But the plaintiffs asserted that it was unclear whether the Chief Justice’s suspension of filing deadlines “move[d] the date of the statute of limitations” or “merely grant[ed] relief from the deadline.” As a result, they argued, they “reasonably relied on the plain language” of O.C.G.A. § 9-3-71 to conclude that the limitation periods expired between the end of March and April 14, 2021. And they further contended that the trial court improperly ignored plaintiffs’ counsel’s “good faith belief” that the statute of limitation was about to expire and instead dismissed their complaint by applying O.C.G.A. § 9-11-9.1(b)’s 90-day provision “in a vacuum.”
Even assuming that counsel believed in good faith that the statute of limitation was about to expire, Judge Fuller said any such belief was wrong, and O.C.G.A. § 9-11-9.1(b)’s 90-day provision required the trial court to dismiss their complaint. In that regard, the Chief Justice’s March 14, 2020 order provided as follows:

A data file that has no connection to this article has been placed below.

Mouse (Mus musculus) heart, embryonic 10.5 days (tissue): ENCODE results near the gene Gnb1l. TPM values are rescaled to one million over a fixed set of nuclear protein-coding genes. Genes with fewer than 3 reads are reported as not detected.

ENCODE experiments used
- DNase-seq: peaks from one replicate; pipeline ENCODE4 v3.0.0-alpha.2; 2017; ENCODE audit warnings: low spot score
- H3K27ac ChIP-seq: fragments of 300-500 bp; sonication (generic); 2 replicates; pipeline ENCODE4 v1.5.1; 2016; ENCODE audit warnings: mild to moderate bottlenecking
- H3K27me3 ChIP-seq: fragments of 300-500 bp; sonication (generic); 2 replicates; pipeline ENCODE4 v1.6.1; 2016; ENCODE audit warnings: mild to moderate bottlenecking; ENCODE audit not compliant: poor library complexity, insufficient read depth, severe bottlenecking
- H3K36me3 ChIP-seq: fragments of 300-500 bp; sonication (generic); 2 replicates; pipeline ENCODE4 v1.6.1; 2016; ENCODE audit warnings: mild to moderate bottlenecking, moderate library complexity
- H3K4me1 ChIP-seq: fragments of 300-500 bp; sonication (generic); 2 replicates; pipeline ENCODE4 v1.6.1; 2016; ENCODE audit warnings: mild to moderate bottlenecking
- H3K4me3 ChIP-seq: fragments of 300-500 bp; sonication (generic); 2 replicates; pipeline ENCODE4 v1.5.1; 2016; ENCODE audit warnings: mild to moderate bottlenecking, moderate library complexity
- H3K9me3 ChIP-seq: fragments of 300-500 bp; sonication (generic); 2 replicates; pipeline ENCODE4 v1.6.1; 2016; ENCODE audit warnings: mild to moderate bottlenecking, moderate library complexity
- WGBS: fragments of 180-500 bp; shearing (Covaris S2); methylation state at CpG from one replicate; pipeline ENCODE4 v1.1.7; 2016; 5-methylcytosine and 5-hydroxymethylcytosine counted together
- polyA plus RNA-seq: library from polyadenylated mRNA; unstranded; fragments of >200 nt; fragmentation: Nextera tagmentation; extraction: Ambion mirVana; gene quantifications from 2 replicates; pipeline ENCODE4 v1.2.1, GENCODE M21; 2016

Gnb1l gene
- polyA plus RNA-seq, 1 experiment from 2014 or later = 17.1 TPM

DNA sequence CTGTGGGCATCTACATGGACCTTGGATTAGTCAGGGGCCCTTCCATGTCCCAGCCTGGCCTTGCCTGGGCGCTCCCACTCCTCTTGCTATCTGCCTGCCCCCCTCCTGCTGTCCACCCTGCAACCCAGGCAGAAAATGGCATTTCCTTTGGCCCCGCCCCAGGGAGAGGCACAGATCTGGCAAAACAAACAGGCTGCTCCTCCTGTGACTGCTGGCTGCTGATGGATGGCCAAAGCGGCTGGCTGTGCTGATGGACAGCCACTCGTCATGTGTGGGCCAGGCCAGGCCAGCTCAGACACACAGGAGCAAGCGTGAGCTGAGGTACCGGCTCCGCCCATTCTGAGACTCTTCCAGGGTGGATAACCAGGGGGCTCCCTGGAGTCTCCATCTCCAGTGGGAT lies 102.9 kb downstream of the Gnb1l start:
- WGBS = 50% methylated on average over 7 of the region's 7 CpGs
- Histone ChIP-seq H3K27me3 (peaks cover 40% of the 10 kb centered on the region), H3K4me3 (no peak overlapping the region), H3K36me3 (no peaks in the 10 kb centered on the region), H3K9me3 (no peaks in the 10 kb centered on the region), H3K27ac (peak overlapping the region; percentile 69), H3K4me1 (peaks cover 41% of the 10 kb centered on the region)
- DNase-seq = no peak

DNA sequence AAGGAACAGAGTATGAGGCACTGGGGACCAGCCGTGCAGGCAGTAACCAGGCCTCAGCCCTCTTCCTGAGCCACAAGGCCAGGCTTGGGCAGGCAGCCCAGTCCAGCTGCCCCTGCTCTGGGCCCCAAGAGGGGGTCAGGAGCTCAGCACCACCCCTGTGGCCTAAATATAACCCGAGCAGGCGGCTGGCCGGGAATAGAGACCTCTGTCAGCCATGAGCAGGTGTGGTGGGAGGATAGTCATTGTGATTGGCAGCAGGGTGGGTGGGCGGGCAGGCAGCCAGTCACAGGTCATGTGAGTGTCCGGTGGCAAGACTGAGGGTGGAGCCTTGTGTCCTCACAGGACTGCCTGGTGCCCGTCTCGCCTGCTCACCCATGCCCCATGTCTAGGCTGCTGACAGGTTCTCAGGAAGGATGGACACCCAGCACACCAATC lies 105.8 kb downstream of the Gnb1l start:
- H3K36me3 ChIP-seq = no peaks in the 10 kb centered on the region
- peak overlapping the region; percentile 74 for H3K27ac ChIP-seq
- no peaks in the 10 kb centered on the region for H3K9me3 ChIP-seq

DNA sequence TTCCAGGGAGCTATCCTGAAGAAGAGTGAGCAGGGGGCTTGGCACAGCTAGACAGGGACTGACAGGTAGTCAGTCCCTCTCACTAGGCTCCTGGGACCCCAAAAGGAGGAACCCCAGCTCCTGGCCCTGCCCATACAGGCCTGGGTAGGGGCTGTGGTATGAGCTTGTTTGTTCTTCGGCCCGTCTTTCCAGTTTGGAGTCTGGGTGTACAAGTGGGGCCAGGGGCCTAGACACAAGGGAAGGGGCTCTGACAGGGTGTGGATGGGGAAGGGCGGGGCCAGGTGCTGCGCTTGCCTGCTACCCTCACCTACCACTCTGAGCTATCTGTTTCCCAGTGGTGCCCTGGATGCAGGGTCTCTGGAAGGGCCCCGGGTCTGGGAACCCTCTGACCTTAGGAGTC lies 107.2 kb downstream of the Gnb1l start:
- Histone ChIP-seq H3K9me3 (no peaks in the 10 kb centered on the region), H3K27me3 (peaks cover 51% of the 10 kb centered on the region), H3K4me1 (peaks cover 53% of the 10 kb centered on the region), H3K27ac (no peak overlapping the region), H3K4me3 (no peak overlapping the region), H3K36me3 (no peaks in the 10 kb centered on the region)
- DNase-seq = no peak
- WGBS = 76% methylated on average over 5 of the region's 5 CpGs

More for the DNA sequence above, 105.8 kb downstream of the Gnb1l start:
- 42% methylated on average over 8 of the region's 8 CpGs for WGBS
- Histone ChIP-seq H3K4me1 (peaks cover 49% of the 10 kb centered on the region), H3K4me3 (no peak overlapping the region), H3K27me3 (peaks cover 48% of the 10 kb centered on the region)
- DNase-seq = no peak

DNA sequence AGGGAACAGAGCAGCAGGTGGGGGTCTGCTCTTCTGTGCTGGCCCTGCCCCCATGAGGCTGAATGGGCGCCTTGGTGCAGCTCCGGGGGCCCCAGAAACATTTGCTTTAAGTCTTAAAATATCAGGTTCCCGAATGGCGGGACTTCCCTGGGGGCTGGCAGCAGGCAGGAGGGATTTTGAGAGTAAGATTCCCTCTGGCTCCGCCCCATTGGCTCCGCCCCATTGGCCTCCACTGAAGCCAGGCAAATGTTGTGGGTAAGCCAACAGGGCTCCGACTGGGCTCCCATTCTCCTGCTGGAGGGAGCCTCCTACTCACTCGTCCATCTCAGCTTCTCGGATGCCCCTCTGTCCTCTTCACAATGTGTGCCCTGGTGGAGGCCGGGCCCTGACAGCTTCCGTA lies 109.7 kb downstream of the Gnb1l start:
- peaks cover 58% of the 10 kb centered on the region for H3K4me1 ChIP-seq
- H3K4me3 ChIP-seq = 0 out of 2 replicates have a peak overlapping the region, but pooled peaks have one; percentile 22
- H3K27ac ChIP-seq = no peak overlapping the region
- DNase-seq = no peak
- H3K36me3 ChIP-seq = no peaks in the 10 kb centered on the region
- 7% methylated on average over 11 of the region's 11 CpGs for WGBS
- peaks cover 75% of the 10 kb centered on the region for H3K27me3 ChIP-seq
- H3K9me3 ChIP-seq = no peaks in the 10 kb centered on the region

Pursuant to O.C.G.A. § 38-3-62, during the period of this Order, the undersigned hereby suspends, tolls, extends, and otherwise grants relief from any deadlines or other time schedules or filing requirements imposed by otherwise applicable statutes, rules, regulations, or court orders, whether in civil or criminal cases or administrative matters, including, but not limited to any: (1) statute of limitation…
That language clearly tolled the running of the statute of limitation in this case, the judge said. This conclusion was further supported by a separate document providing guidance specific to statutes of limitation issued by the Supreme Court of Georgia three weeks later:
Simply put, the tolling of a statute of limitation suspends the running of the period of limitation, but it does not reset the period of limitation. If the period of limitation for a particular cause of action commenced prior to March 14, 2020 — that is, if the “clock” had started to run before the entry of the Chief Justice’s [March 14] order — the running of the period of limitation was suspended on March 14, and the running of the period will resume when the tolling provision of the March 14 declaration has expired or is otherwise terminated.